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British Championship – Torquay – Day 4

Recuperation: After being winched off the deck of a ship in mid-channel, 3 weeks in hospitals in 2 countries, 6 ambulance rides, and various tests and procedures, Stewart Reuben wishes it to be known that he is now convalescing at home and recuperating well, following events here in Torquay via the website and blog. He could afford to chortle at the description of yesterday’s false fire alarm, while knowing that had he been here in charge, as planned, he would have been as mad as a rat.
 
Review of Rd. 3: Only 2 players maintained their 100% record – David Howell and Gawain Jones. Naturally these top two seeds meet in today’s Round 4. What are the odds on a draw, conserving energy for dealing with lesser mortals in future rounds. However, there will be no easy games for anyone hoping to be in the prize list a week on Saturday, what with 27 titled players all keen to snatch the crown that Stuart Conquest currently holds, and he’s in no hurry to give it up any time soon. Andrew Martin selected Thomas Rendle’s game as the best of the day. Check it out in the games section.
                                                                Rendle receives his Best Game cheque from Andrew Martin before the start of Rd. 4

He then sat down to face his next opponent, chess writer and former Bristolian, David Le Moir. Gary Lane looks on

Civic Reception: On Tuesday evening Torbay Council put on a civic reception in the Rosetor Room, providing an opportunity for the Chairman of the Council, Cllr Hodge, to meet some of the officials, players and supporters in a more informal setting than was possible at the official opening on Monday. It’s also a chance to impress on the Council how much the ECF appreciate the superb facilities the Riviera Centre affords, in the hope we get invited back soon. Folk gathered in small groups around the room, sipping the free wine and chatting.

I found myself with Trefor Thynne, the President of the Torbay Chess League, Andrew Martin, King of the Commentary Room, and Chris Archer-Lock, formerly of Plymouth College.
Trefor is the teacher of Russian and chess master at Torquay Boys’ Grammar School just up the road, and has a Russian wife. At one point, the Russian Alexander Cherniaev, who’s playing in two sections here, came up and pressed a book into Andrew’s hands, saying it was a gift, and then went off to another group. It was a book he had written on the games of the great American player Pillsbury, whom he admired. Although neither Trefor nor I had ever met Alexander before, Trefor was interested that he might get a chance later to practice his conversational Russian, while I was more interested in the book, as I’ve got most books on Pillsbury, but not seen this one before. (“Harry Nelson Pillsbury – A genius ahead of his time“).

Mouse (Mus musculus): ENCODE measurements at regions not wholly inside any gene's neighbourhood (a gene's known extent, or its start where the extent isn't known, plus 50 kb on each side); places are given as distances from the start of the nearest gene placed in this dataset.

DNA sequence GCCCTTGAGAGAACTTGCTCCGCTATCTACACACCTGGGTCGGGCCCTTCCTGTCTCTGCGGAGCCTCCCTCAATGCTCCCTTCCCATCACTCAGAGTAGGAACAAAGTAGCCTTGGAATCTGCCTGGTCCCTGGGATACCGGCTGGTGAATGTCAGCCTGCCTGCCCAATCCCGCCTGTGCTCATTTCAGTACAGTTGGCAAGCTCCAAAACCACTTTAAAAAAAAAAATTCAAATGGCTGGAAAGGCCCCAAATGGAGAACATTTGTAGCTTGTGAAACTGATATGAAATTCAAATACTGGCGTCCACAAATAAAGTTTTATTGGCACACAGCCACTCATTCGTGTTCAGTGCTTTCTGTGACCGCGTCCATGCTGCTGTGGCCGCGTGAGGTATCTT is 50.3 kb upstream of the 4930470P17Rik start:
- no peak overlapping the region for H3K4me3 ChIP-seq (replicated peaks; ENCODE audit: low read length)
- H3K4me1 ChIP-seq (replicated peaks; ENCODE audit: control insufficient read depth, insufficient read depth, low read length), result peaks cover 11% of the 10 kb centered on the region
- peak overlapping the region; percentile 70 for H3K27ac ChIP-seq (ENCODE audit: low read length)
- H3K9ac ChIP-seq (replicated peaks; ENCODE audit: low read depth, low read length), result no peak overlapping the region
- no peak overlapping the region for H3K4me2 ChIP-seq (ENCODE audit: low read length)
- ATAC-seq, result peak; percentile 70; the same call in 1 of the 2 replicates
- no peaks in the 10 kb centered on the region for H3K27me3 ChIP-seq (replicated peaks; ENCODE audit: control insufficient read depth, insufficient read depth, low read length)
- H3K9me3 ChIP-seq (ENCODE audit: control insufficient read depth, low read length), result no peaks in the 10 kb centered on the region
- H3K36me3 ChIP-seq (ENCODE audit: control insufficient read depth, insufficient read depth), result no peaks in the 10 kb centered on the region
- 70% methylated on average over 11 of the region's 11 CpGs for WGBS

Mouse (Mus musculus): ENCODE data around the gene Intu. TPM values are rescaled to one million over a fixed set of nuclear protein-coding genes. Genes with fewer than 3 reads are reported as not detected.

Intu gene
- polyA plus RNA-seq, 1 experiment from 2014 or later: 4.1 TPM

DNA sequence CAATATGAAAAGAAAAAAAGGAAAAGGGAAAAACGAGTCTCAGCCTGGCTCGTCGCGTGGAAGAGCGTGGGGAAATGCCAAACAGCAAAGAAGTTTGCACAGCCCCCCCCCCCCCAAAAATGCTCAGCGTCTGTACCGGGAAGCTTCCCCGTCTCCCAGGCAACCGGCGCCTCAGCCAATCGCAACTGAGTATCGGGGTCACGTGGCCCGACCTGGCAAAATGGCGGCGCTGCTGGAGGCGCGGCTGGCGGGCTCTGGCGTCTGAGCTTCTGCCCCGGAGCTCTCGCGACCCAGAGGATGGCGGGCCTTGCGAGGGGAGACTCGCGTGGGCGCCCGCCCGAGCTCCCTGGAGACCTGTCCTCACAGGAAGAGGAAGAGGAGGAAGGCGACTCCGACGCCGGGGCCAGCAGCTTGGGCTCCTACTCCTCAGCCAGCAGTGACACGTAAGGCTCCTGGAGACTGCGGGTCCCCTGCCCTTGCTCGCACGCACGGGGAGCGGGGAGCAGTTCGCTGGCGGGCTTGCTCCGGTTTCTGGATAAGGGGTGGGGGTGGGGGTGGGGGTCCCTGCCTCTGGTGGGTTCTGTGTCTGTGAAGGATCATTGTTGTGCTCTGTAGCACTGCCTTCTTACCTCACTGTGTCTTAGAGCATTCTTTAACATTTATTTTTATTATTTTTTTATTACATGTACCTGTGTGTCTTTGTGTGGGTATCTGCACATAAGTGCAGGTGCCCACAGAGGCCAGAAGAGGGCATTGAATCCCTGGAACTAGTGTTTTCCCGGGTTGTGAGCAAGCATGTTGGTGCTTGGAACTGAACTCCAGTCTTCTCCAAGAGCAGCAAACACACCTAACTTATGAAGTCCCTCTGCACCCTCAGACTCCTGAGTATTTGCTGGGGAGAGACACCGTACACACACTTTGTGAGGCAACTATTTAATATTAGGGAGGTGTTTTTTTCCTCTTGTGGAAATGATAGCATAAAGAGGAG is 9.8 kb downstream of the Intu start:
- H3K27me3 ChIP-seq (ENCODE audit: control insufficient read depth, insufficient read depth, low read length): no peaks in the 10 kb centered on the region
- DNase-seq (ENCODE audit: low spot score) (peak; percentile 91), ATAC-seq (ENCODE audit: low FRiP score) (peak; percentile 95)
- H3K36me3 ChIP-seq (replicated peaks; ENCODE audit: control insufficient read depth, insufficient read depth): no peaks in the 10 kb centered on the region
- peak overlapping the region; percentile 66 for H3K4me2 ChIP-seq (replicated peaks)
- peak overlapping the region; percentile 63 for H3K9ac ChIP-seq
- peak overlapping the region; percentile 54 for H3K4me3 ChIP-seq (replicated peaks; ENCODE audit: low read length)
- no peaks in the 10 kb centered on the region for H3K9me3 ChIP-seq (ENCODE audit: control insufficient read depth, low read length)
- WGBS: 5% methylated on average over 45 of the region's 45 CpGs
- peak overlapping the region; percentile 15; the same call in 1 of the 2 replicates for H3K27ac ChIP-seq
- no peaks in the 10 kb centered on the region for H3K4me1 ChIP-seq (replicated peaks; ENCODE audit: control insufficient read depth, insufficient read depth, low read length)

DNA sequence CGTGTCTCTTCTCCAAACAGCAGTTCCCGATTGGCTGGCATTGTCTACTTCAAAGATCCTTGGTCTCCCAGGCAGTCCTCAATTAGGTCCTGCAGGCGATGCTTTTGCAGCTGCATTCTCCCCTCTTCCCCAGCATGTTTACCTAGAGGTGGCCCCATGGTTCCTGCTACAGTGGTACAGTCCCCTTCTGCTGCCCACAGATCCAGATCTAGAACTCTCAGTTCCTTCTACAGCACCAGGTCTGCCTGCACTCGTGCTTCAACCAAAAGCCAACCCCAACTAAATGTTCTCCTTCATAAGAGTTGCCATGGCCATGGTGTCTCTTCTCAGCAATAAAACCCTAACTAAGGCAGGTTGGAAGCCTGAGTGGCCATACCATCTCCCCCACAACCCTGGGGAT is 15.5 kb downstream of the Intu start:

When he came back into the room, I approached the Russian, asking him if he had another copy of his book. He had, but I’d have to pay for it. I agreed. Then he asked if I’d like it signed. Again, I agreed, thinking he would just scribble his name on the fly leaf, as most folk would do. But no – he insisted on writing deliberately and slowly “To my dear friend Bob”, etc. and finishing with the date – not just “2009″ but the exact date; day, month and year.

Although now nearing retirement, Trefor’s chess career took off early when he qualified for the British at Oxford in 1967 at the age of 17, common enough these days, but fairly unusual then. The schoolboy was rewarded for his success by being drawn against first Golombek, then Hartston (who’d also lost in Rd. 1) and Basman, all in the first 4 rounds. Something of a baptism of fire.

Trefor Thynne playing in the 4th round of the U-175 Championship.

Local Reporting: Mike Baker, a reporter from the local Torbay paper, the Herald Express, has spent two days here, getting an angle for his weekly full page feature called “Secret Society“, in which he tries to cast light on various facets of life in the area; clubs, societies and other groupings that operate in the Bay. His article appears every Wednesday, and this week it was about the activities of the Torquay Sub-Aqua Club. Next week it will cover this event, so watch out for it. Mike tells me he has put a link in from the paper’s website to ours.

The column started about a year ago when the Secretary of the Torbay Scottish Society sent the Editor a letter complaining that there was not nearly enough coverage of Scottish affairs, and the germ of an idea was sown. Mike used to work on the Guardian where he was a colleague of Leonard Barden.